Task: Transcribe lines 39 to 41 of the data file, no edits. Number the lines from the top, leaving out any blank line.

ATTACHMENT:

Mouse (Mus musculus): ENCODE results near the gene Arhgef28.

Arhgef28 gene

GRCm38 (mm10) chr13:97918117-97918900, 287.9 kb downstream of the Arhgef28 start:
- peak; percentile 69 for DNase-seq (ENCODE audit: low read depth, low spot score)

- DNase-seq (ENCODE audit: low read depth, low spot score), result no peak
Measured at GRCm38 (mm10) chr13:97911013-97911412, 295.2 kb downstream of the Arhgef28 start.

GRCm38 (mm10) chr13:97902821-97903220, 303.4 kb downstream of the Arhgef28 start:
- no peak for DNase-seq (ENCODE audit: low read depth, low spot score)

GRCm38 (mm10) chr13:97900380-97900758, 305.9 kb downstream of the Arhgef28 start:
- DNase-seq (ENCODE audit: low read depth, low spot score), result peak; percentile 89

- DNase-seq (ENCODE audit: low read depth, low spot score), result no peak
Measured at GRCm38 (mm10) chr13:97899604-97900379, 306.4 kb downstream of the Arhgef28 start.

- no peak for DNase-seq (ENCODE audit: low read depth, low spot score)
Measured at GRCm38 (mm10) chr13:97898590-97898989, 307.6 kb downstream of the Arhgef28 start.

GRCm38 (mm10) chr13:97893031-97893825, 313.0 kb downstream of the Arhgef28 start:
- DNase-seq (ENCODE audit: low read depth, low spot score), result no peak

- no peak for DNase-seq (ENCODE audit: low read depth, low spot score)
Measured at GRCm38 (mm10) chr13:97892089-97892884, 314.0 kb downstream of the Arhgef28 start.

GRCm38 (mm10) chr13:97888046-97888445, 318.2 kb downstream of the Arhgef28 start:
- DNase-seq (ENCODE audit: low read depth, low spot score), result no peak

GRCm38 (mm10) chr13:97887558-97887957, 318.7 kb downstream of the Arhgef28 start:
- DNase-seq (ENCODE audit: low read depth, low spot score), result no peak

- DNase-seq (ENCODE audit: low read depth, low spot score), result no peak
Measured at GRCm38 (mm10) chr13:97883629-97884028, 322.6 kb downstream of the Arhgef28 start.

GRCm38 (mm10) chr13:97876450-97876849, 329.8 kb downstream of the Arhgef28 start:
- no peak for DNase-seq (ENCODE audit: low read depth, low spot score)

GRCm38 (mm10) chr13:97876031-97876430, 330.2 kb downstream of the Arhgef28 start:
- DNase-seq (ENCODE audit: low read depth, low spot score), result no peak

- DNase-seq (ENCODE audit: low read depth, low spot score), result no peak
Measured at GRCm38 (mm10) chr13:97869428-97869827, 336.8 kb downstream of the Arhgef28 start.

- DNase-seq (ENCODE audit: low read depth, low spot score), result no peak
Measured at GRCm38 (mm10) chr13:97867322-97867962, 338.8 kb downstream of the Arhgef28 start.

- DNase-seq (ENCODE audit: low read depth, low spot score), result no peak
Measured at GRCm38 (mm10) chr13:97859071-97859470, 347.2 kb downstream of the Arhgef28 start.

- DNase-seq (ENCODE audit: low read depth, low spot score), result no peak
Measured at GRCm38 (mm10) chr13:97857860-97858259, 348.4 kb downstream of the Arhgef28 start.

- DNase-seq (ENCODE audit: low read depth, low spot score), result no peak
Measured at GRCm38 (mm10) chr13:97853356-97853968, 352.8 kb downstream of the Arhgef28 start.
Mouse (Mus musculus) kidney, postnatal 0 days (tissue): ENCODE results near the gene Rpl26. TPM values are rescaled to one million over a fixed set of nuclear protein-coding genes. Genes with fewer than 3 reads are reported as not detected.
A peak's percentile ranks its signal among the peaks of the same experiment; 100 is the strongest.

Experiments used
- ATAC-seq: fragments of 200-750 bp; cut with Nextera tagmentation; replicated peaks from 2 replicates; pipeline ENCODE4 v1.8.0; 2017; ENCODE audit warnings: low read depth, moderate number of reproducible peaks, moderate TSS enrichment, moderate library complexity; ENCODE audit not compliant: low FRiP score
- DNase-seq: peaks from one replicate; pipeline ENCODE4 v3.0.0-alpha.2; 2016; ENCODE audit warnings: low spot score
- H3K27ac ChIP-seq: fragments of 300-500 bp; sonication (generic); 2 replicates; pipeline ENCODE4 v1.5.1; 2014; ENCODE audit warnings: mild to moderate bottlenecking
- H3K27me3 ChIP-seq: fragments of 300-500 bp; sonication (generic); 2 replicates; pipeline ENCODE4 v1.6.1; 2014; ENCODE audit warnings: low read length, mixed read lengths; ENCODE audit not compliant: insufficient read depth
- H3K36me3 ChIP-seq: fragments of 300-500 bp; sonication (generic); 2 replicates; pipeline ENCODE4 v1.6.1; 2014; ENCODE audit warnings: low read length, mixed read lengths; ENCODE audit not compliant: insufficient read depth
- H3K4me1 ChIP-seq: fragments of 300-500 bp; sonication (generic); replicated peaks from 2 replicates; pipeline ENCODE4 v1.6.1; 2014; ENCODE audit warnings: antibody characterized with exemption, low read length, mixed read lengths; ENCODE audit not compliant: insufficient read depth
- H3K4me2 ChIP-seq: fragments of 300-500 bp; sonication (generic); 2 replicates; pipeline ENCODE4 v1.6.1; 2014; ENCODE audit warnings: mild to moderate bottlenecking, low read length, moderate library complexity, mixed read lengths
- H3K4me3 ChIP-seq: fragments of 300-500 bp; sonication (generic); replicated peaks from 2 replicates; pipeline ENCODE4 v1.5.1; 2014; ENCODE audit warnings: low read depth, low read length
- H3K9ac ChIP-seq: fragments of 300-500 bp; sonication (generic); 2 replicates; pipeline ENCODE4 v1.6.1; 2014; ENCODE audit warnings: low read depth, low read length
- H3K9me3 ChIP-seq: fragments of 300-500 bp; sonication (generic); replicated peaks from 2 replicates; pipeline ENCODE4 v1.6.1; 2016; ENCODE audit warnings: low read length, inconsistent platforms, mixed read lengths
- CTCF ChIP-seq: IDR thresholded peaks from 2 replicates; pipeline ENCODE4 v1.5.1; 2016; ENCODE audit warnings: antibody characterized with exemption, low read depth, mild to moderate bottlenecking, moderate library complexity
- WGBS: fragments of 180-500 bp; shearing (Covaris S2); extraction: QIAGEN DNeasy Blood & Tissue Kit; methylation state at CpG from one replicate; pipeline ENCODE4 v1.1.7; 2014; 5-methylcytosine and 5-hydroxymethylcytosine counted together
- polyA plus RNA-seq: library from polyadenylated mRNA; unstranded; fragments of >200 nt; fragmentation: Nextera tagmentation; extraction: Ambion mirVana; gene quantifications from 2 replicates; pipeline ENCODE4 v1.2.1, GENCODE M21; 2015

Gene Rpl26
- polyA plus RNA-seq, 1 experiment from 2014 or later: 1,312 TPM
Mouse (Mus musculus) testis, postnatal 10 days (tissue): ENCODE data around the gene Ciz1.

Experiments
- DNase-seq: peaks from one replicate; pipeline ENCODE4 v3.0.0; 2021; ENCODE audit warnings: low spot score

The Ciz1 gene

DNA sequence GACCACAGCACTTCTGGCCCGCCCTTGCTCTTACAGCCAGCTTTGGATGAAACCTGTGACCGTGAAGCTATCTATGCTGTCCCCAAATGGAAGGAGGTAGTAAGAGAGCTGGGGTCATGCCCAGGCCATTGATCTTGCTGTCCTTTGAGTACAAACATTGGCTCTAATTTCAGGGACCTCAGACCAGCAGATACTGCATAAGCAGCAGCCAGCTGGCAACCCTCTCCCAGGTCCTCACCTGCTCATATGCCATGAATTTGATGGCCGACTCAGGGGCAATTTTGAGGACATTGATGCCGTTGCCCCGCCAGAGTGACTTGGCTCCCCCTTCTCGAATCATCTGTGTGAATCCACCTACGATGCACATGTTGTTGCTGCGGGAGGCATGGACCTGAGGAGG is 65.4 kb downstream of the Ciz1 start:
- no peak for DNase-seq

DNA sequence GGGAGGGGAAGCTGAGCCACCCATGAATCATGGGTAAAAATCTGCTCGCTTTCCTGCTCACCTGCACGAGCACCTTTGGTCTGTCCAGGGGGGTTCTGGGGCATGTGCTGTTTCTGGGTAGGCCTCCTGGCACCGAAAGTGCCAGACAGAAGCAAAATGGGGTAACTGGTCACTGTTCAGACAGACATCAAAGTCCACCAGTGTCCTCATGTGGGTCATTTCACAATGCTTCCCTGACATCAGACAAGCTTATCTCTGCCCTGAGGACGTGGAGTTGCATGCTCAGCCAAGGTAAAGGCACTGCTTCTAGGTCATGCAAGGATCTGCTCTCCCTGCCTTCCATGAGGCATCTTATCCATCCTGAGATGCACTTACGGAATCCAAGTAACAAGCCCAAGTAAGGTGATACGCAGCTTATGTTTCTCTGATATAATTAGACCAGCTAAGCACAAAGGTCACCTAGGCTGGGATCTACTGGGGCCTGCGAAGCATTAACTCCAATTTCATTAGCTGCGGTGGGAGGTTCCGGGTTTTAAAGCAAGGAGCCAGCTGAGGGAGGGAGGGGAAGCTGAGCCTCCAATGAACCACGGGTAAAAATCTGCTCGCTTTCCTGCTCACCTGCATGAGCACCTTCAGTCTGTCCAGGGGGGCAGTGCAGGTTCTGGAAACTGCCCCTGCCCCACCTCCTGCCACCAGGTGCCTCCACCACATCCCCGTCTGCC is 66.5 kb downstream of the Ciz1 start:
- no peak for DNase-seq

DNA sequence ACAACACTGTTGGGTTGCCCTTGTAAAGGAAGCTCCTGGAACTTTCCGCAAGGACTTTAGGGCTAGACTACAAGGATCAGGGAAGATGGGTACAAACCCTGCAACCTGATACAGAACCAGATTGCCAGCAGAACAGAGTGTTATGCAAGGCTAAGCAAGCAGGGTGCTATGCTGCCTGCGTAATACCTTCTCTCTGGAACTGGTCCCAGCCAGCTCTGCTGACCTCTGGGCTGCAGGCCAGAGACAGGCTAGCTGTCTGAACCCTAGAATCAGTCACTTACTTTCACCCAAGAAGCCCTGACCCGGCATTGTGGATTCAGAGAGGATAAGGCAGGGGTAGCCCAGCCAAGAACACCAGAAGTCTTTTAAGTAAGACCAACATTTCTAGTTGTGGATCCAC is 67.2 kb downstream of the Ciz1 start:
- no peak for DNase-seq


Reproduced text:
Mouse (Mus musculus) kidney, postnatal 0 days (tissue): ENCODE results near the gene Rpl26. TPM values are rescaled to one million over a fixed set of nuclear protein-coding genes. Genes with fewer than 3 reads are reported as not detected.
A peak's percentile ranks its signal among the peaks of the same experiment; 100 is the strongest.

Experiments used